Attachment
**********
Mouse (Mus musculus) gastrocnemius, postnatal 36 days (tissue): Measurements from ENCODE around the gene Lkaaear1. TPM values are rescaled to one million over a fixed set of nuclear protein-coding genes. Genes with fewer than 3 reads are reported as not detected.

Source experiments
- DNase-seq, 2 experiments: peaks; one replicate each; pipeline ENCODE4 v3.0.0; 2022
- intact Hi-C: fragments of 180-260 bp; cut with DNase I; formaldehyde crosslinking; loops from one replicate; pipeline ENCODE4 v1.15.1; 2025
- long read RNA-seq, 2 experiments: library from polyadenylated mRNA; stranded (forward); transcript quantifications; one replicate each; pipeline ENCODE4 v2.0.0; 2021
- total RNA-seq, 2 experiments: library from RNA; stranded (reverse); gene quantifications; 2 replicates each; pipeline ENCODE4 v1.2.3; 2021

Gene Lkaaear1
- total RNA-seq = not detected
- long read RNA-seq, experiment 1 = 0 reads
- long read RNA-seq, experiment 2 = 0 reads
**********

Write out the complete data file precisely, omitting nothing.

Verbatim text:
Mouse (Mus musculus) gastrocnemius, postnatal 36 days (tissue): Measurements from ENCODE around the gene Lkaaear1. TPM values are rescaled to one million over a fixed set of nuclear protein-coding genes. Genes with fewer than 3 reads are reported as not detected.

Source experiments
- DNase-seq, 2 experiments: peaks; one replicate each; pipeline ENCODE4 v3.0.0; 2022
- intact Hi-C: fragments of 180-260 bp; cut with DNase I; formaldehyde crosslinking; loops from one replicate; pipeline ENCODE4 v1.15.1; 2025
- long read RNA-seq, 2 experiments: library from polyadenylated mRNA; stranded (forward); transcript quantifications; one replicate each; pipeline ENCODE4 v2.0.0; 2021
- total RNA-seq, 2 experiments: library from RNA; stranded (reverse); gene quantifications; 2 replicates each; pipeline ENCODE4 v1.2.3; 2021

Gene Lkaaear1
- total RNA-seq = not detected
- long read RNA-seq, experiment 1 = 0 reads
- long read RNA-seq, experiment 2 = 0 reads